n Europe, there is anxiety that former President Donald Trump may be reelected in November.
European Central Bank (ECB) President Christine Lagarde shockingly broke ECB tradition to comment on politics during a France 2 interview. Specifically, she said the return of President Trump could put the United States at odds with Europe in several areas, including trade protectionism, military support for NATO, and the fight against climate change.
Ms. Lagarde doubled down in a session at the World Economic Forum in Davos, Switzerland, when she said that the best defense against a possible return of “Trump 2.0” to the White House in 2025 is to bolster Europe’s economy and unity.
Ms. Lagarde said,:
“The best defense, if that’s the way we want to look at it, is to attack,” adding that,
“To attack properly, you need to be strong at home. So being strong means having a strong, deep market, having a real single market.”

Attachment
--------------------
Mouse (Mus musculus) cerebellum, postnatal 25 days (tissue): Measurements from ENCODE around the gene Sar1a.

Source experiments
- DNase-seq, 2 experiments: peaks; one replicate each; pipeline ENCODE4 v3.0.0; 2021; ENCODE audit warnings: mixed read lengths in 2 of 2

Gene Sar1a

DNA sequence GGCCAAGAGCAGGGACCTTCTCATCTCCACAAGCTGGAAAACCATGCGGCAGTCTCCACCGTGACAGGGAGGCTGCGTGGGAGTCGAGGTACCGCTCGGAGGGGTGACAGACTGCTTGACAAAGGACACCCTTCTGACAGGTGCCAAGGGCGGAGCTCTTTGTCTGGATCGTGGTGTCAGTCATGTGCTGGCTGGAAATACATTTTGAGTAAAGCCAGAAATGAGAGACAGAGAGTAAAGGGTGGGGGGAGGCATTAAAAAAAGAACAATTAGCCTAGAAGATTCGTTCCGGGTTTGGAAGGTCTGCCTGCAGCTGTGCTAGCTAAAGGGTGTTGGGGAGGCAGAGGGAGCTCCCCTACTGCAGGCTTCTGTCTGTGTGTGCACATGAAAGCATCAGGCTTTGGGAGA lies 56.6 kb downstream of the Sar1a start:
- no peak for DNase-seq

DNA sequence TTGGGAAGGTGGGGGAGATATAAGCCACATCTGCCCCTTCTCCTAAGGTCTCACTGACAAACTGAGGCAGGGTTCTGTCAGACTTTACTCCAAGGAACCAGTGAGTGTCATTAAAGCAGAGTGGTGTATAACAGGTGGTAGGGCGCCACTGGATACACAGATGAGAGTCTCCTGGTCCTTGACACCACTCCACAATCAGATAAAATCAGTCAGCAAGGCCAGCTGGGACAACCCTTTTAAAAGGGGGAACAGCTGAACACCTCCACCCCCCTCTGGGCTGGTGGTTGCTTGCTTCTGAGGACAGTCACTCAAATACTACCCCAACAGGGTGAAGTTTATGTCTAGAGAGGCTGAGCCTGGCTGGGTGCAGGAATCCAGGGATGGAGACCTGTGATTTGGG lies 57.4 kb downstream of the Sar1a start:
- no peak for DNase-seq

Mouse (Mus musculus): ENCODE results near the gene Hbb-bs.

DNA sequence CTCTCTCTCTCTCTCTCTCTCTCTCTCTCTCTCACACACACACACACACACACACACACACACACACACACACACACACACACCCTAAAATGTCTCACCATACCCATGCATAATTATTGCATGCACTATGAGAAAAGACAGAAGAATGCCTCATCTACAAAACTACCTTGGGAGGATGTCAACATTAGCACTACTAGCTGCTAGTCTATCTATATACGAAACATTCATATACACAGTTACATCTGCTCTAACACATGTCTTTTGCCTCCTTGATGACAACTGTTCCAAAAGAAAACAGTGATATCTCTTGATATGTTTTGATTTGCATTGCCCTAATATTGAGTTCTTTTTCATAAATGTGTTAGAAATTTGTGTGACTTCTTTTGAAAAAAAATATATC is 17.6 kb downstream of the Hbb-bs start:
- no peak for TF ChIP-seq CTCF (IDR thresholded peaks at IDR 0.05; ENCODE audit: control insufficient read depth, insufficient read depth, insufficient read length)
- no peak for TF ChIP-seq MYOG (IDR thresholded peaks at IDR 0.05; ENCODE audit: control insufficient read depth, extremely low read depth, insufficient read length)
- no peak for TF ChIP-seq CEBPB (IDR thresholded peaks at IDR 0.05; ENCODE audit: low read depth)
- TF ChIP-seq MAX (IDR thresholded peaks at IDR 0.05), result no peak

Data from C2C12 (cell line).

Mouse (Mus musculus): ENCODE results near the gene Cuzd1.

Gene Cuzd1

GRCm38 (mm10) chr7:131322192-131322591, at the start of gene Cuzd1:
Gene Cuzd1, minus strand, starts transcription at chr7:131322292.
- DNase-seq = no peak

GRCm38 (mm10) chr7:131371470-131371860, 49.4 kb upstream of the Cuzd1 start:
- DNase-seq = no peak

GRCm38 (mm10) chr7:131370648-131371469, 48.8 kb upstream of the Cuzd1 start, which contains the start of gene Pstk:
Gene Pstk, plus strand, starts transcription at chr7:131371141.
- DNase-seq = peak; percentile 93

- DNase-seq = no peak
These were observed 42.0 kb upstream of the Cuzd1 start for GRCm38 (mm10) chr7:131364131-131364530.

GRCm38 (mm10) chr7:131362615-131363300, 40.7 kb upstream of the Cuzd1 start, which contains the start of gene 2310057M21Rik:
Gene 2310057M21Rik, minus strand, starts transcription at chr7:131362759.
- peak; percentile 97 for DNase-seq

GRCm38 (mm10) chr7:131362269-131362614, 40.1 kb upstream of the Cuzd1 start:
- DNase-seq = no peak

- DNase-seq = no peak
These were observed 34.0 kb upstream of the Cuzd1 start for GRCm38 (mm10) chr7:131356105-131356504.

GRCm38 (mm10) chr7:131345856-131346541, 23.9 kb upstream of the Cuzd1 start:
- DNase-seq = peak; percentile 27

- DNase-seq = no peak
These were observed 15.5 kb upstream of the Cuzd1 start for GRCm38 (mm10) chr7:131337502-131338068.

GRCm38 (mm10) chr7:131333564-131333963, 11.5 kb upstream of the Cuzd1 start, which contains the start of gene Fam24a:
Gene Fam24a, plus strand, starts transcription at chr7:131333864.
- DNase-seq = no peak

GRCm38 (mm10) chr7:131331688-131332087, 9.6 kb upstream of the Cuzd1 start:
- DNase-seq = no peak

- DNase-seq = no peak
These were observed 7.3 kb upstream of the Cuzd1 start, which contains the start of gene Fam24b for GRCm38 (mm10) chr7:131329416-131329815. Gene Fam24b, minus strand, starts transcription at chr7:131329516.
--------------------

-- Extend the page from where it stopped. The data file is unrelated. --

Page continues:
From these public attacks on a potential U.S. presidential candidate, I think it is safe to conclude that Ms. Lagarde is infected with “Trump derangement syndrome” (TDS), but the irony of her statement is that some of the biggest European economies, like the Netherlands and Germany, are shifting right as farmers protest the green agenda and land seizures, so Europe’s green agenda is currently a bigger threat to the European Union unity than Donald Trump.
Ironically, President Joe Biden maintained President Trump’s trade barriers, so I suspect that some of Ms. Lagarde’s fears are unwarranted, especially U.S. military support for NATO, which was bolstered under President Trump, as long as Europe paid its fair share.
However, Ms. Lagarde is correct about climate change, since President Trump did not embrace the Paris Climate Accord.